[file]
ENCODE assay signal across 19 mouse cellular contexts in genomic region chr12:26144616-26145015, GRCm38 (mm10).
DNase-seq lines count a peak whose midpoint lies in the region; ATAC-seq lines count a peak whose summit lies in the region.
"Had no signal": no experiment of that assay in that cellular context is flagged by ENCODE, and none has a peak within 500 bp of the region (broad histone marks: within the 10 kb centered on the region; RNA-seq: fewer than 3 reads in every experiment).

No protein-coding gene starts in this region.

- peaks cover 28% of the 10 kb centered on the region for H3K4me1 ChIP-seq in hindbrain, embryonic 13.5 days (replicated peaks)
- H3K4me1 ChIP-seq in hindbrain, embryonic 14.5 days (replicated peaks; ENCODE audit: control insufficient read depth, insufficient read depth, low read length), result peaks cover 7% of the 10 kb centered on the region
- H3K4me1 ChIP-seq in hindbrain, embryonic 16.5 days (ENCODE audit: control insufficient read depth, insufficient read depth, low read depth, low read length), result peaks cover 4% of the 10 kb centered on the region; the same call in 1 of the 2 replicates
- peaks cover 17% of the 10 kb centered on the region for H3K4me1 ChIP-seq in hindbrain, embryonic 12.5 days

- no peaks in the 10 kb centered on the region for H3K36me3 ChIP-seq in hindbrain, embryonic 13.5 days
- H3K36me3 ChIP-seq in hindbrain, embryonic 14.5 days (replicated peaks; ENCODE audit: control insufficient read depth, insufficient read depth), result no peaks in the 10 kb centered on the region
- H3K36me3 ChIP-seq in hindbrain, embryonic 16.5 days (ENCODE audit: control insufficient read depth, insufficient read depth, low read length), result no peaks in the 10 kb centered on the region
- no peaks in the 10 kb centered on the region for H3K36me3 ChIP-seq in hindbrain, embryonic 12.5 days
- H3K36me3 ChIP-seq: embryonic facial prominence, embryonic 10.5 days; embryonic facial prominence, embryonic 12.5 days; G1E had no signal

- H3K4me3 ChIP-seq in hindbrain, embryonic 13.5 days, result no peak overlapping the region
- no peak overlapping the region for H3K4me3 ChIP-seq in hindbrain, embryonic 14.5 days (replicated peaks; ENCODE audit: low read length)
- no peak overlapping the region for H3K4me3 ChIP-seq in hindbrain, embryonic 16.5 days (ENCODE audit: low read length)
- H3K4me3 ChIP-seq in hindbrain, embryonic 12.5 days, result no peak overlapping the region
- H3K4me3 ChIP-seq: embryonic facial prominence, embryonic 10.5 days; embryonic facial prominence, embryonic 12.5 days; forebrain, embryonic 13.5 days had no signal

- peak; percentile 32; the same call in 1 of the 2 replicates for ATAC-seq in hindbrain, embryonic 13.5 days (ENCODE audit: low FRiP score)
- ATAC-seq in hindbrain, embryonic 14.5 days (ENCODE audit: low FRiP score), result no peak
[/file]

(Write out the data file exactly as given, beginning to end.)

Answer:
ENCODE assay signal across 19 mouse cellular contexts in genomic region chr12:26144616-26145015, GRCm38 (mm10).
DNase-seq lines count a peak whose midpoint lies in the region; ATAC-seq lines count a peak whose summit lies in the region.
"Had no signal": no experiment of that assay in that cellular context is flagged by ENCODE, and none has a peak within 500 bp of the region (broad histone marks: within the 10 kb centered on the region; RNA-seq: fewer than 3 reads in every experiment).

No protein-coding gene starts in this region.

- peaks cover 28% of the 10 kb centered on the region for H3K4me1 ChIP-seq in hindbrain, embryonic 13.5 days (replicated peaks)
- H3K4me1 ChIP-seq in hindbrain, embryonic 14.5 days (replicated peaks; ENCODE audit: control insufficient read depth, insufficient read depth, low read length), result peaks cover 7% of the 10 kb centered on the region
- H3K4me1 ChIP-seq in hindbrain, embryonic 16.5 days (ENCODE audit: control insufficient read depth, insufficient read depth, low read depth, low read length), result peaks cover 4% of the 10 kb centered on the region; the same call in 1 of the 2 replicates
- peaks cover 17% of the 10 kb centered on the region for H3K4me1 ChIP-seq in hindbrain, embryonic 12.5 days

- no peaks in the 10 kb centered on the region for H3K36me3 ChIP-seq in hindbrain, embryonic 13.5 days
- H3K36me3 ChIP-seq in hindbrain, embryonic 14.5 days (replicated peaks; ENCODE audit: control insufficient read depth, insufficient read depth), result no peaks in the 10 kb centered on the region
- H3K36me3 ChIP-seq in hindbrain, embryonic 16.5 days (ENCODE audit: control insufficient read depth, insufficient read depth, low read length), result no peaks in the 10 kb centered on the region
- no peaks in the 10 kb centered on the region for H3K36me3 ChIP-seq in hindbrain, embryonic 12.5 days
- H3K36me3 ChIP-seq: embryonic facial prominence, embryonic 10.5 days; embryonic facial prominence, embryonic 12.5 days; G1E had no signal

- H3K4me3 ChIP-seq in hindbrain, embryonic 13.5 days, result no peak overlapping the region
- no peak overlapping the region for H3K4me3 ChIP-seq in hindbrain, embryonic 14.5 days (replicated peaks; ENCODE audit: low read length)
- no peak overlapping the region for H3K4me3 ChIP-seq in hindbrain, embryonic 16.5 days (ENCODE audit: low read length)
- H3K4me3 ChIP-seq in hindbrain, embryonic 12.5 days, result no peak overlapping the region
- H3K4me3 ChIP-seq: embryonic facial prominence, embryonic 10.5 days; embryonic facial prominence, embryonic 12.5 days; forebrain, embryonic 13.5 days had no signal

- peak; percentile 32; the same call in 1 of the 2 replicates for ATAC-seq in hindbrain, embryonic 13.5 days (ENCODE audit: low FRiP score)
- ATAC-seq in hindbrain, embryonic 14.5 days (ENCODE audit: low FRiP score), result no peak